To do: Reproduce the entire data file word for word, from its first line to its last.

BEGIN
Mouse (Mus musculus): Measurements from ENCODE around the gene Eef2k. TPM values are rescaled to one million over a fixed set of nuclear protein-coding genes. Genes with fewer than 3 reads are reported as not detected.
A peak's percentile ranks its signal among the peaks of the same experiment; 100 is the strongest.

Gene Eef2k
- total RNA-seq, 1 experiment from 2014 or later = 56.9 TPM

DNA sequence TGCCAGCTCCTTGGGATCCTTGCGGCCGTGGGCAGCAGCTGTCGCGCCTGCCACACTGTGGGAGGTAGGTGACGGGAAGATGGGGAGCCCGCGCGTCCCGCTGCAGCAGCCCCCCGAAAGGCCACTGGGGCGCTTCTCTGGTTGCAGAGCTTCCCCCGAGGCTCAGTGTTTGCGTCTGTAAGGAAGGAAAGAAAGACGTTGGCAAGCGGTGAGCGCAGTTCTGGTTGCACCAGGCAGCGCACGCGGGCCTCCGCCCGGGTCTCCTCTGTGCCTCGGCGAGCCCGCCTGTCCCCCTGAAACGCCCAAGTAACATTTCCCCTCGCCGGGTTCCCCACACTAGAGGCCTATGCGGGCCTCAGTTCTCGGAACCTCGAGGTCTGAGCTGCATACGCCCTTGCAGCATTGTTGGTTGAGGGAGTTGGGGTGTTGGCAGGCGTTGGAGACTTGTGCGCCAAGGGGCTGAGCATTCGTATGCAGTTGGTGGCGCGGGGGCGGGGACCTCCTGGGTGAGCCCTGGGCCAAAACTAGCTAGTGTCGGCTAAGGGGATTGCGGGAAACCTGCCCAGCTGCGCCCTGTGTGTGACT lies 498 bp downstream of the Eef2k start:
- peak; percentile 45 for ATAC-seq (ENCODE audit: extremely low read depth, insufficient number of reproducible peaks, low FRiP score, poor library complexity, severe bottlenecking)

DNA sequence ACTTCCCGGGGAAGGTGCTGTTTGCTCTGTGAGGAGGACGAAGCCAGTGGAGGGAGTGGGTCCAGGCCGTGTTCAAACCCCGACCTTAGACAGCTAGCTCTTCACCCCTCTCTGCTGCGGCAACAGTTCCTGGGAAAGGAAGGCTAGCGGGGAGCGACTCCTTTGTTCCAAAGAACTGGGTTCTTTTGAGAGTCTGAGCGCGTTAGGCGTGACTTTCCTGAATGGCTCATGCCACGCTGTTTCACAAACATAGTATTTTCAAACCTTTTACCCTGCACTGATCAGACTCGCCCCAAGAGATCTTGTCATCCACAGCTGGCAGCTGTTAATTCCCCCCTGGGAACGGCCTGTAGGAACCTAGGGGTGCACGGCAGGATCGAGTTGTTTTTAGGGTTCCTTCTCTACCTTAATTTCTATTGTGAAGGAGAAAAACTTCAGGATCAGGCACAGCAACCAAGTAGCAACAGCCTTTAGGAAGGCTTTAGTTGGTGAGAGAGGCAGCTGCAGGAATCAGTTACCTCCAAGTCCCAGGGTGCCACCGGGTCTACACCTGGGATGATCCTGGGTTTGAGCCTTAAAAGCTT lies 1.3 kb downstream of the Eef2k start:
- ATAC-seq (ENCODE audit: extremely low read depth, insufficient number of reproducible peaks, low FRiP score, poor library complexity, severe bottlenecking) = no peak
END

Mouse (Mus musculus): Measurements from ENCODE around the gene Eef2k. TPM values are rescaled to one million over a fixed set of nuclear protein-coding genes. Genes with fewer than 3 reads are reported as not detected.
A peak's percentile ranks its signal among the peaks of the same experiment; 100 is the strongest.

Gene Eef2k
- total RNA-seq, 1 experiment from 2014 or later = 56.9 TPM

DNA sequence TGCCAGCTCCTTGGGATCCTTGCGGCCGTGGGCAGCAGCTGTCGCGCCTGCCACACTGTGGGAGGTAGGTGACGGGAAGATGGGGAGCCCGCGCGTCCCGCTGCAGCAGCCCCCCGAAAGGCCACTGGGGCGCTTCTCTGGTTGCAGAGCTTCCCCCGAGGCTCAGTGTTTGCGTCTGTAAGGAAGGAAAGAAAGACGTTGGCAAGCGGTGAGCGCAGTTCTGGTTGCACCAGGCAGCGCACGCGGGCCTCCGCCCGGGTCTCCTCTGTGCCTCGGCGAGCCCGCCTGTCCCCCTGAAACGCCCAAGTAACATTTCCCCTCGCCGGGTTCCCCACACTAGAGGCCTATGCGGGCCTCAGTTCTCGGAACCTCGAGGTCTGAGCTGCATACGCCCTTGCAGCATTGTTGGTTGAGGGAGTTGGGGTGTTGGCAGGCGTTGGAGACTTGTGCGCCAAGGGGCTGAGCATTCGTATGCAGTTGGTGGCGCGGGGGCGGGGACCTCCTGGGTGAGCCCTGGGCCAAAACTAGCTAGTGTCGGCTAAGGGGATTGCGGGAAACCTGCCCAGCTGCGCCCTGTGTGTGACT lies 498 bp downstream of the Eef2k start:
- peak; percentile 45 for ATAC-seq (ENCODE audit: extremely low read depth, insufficient number of reproducible peaks, low FRiP score, poor library complexity, severe bottlenecking)

DNA sequence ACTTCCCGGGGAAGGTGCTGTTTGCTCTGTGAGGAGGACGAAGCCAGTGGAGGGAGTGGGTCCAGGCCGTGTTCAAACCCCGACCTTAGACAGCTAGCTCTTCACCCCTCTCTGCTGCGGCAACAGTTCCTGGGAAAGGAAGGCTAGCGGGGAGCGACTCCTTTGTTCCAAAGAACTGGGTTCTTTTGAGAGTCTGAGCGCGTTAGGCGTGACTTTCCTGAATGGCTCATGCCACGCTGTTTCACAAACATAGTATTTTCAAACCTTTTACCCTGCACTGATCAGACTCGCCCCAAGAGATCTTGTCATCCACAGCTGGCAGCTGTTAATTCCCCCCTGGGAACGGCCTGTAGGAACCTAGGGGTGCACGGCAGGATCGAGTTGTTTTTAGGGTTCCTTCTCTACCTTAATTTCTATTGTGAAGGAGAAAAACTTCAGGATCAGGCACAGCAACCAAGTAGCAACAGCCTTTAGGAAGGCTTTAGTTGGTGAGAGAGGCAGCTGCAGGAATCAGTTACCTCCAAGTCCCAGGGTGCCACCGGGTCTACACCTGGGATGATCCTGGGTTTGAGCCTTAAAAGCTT lies 1.3 kb downstream of the Eef2k start:
- ATAC-seq (ENCODE audit: extremely low read depth, insufficient number of reproducible peaks, low FRiP score, poor library complexity, severe bottlenecking) = no peak